Niṣkramaṇa

From Hindupedia, the Hindu Encyclopedia

By Swami Harshananda

Sometimes transliterated as: Niskramana, NiSkramaNa, Nishkramana


Niṣkramaṇa literally means ‘going out,’ ‘taking the baby outside the house’.

The entire life of a person is closely connected with religious rites and ceremonies in some form or the other. The Soḍaśa-sanskāras[1] reflect this basic attitude. The niṣkramaṇa or upaniṣkramaṇa is one of the minor sanskāras and is performed by taking the new-born baby out of the house in the open and exposing it to the sunlight. It may be done either on the twelfth day or in the fourth month.

Worshiping the sun by the father of the baby with an offering prepared out of milk and presenting the baby to the sun with some Vedic mantras[2] is an important part of this ritual. Some gṛhyasutras prescribe the performance of a homa also. In some works like those of Gobhila and Khādira, only candradarśana[3] to the baby is mentioned.


References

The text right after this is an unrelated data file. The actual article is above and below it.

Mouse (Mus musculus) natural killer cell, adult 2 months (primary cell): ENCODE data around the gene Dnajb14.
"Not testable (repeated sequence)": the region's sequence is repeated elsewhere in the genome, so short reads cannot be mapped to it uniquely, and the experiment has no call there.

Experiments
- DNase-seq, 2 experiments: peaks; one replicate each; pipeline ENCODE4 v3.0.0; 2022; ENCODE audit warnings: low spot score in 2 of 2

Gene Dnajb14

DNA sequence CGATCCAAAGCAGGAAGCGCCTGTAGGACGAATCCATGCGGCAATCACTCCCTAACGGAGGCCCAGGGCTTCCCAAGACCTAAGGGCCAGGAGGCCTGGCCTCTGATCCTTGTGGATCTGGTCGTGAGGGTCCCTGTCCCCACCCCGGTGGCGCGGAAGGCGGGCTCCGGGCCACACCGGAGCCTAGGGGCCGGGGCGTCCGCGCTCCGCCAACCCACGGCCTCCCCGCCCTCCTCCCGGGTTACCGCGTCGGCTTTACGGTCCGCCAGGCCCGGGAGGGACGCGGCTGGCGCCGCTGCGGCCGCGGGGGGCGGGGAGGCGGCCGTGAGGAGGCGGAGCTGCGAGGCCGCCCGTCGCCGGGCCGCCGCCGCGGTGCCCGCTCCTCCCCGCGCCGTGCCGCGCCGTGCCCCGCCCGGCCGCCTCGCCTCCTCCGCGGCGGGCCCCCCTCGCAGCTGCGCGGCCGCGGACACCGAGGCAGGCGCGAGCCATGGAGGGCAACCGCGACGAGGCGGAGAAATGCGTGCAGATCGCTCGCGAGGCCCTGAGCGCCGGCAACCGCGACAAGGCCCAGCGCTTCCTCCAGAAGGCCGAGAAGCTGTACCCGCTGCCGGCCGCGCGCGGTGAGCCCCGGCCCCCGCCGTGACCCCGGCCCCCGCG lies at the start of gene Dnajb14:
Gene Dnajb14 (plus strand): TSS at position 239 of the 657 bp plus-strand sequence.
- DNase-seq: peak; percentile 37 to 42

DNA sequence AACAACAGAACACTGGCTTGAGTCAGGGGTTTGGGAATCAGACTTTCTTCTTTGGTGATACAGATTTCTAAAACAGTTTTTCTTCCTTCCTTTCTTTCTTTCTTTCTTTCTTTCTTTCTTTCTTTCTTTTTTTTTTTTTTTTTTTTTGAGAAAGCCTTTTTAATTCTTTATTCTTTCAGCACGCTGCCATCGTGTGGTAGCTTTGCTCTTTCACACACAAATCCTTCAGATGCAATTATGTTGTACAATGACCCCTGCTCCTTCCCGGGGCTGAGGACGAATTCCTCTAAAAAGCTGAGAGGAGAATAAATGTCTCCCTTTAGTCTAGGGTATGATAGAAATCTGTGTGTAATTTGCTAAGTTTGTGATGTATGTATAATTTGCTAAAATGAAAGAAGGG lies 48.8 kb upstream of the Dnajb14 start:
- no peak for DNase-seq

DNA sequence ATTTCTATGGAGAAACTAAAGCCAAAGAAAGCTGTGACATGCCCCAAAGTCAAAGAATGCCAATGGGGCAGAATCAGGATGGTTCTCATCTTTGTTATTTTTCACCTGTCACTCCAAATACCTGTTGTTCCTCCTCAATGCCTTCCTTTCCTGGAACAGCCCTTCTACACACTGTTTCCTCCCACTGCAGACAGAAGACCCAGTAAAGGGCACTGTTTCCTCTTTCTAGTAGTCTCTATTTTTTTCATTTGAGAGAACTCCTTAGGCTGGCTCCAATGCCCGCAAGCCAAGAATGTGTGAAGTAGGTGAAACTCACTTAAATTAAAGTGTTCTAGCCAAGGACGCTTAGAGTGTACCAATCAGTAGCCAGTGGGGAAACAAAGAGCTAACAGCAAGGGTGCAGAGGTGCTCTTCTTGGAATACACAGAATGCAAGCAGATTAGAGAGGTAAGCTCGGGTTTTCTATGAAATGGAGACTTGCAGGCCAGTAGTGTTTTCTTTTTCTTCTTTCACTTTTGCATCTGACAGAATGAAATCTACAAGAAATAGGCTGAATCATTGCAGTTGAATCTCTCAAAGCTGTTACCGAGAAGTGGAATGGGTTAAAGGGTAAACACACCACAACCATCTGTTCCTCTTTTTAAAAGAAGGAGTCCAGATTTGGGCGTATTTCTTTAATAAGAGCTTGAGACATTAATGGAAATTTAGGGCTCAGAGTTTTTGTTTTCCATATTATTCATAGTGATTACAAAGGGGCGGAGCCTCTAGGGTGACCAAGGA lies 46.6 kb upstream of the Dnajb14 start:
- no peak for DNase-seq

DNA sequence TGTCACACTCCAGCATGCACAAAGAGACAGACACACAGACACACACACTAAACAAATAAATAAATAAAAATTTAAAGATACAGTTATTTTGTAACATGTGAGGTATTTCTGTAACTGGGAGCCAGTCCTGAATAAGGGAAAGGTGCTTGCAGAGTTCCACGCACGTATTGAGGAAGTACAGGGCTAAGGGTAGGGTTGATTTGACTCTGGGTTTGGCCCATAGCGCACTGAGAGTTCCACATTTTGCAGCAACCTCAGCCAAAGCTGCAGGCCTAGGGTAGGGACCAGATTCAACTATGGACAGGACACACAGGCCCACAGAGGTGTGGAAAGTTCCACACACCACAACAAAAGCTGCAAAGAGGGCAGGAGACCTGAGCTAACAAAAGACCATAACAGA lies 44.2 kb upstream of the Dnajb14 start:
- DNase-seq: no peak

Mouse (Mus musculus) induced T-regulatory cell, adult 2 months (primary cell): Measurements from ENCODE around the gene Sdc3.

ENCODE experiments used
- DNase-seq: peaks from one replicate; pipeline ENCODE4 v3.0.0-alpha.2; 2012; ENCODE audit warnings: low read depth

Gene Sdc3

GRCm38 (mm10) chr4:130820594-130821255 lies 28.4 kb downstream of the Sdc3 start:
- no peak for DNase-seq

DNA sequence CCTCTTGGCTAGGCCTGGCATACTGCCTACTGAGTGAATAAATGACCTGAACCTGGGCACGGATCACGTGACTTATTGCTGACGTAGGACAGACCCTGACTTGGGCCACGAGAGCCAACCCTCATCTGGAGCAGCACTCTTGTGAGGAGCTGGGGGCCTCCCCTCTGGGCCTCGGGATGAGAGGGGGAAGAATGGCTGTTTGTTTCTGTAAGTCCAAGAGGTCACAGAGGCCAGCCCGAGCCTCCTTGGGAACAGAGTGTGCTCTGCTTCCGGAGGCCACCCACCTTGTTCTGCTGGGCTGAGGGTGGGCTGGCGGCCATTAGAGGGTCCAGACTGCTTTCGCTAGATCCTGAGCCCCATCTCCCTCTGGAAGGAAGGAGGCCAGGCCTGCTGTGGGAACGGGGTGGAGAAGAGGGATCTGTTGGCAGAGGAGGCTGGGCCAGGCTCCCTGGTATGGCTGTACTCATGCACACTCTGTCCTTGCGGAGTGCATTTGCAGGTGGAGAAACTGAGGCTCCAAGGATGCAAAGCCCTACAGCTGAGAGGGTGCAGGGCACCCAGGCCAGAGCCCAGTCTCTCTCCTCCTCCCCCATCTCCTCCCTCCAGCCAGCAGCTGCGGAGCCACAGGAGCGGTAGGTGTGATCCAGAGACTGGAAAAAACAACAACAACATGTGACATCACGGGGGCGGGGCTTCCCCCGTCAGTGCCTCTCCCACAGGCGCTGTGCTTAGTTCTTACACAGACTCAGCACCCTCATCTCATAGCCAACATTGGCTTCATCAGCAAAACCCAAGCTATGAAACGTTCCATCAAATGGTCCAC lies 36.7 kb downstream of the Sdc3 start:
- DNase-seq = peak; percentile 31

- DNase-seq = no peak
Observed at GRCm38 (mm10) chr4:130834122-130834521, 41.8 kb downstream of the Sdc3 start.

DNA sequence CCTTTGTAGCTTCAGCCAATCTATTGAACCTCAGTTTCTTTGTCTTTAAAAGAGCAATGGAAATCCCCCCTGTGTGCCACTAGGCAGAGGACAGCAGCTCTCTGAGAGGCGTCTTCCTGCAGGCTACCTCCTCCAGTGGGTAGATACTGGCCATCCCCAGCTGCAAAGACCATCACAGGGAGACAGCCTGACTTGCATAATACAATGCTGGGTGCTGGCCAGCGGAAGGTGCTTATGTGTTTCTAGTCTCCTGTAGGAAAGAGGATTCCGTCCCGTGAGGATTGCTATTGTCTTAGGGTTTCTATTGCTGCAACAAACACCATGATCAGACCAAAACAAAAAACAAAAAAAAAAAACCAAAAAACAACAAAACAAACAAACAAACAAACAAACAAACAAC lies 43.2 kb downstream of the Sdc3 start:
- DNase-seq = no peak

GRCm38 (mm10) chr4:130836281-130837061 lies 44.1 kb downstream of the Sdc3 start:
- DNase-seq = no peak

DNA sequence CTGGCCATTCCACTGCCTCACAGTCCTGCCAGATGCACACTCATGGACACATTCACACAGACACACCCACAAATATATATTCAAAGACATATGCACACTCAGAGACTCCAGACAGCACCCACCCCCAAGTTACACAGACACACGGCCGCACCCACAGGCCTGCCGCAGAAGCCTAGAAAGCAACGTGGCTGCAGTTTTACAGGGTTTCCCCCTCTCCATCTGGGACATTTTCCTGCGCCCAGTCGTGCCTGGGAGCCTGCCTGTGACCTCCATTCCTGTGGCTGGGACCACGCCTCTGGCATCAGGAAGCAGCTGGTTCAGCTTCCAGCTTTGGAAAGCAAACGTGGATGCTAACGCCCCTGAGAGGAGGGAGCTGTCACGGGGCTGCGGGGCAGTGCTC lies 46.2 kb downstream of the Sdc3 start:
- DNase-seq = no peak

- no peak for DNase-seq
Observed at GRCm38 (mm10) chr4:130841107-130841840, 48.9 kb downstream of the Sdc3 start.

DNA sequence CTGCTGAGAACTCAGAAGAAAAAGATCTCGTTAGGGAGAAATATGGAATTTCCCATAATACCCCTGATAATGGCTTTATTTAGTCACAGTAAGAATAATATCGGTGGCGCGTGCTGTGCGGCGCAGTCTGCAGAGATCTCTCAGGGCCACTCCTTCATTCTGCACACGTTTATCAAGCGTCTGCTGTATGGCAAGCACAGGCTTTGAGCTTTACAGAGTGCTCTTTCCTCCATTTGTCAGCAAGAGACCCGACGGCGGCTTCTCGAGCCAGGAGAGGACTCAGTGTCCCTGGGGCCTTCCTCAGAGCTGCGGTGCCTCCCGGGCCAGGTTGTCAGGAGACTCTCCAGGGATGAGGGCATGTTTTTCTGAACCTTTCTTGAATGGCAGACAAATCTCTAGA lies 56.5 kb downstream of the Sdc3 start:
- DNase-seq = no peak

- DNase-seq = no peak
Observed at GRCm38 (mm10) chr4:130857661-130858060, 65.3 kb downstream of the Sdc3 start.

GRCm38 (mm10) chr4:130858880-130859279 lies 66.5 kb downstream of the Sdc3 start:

1. Soḍaśa-sanskāras means sixteen sacraments.
  2. Ṛgveda 1.50.1
  3. Candradarśana means showing the moon on a full-moon day.
  • The Concise Encyclopedia of Hinduism, Swami Harshananda, Ram Krishna Math, Bangalore


By Swami Harshananda

Niṣpatti-avasthā literally means ‘state of consummation of prāṇāyāma’.

Prāṇāyāma is a part of yogic practices. It helps in controlling the mind and restoring the humors to a balanced state to regain health, by a systematic control of breath. It has four states out of which the niṣpatti-avasthā is the last. It is the consummation of prāṇāyāma coinciding with the jīvanmukti state. The actual methods have to be learnt from a competent teacher.


References

  • The Concise Encyclopedia of Hinduism, Swami Harshananda, Ram Krishna Math, Bangalore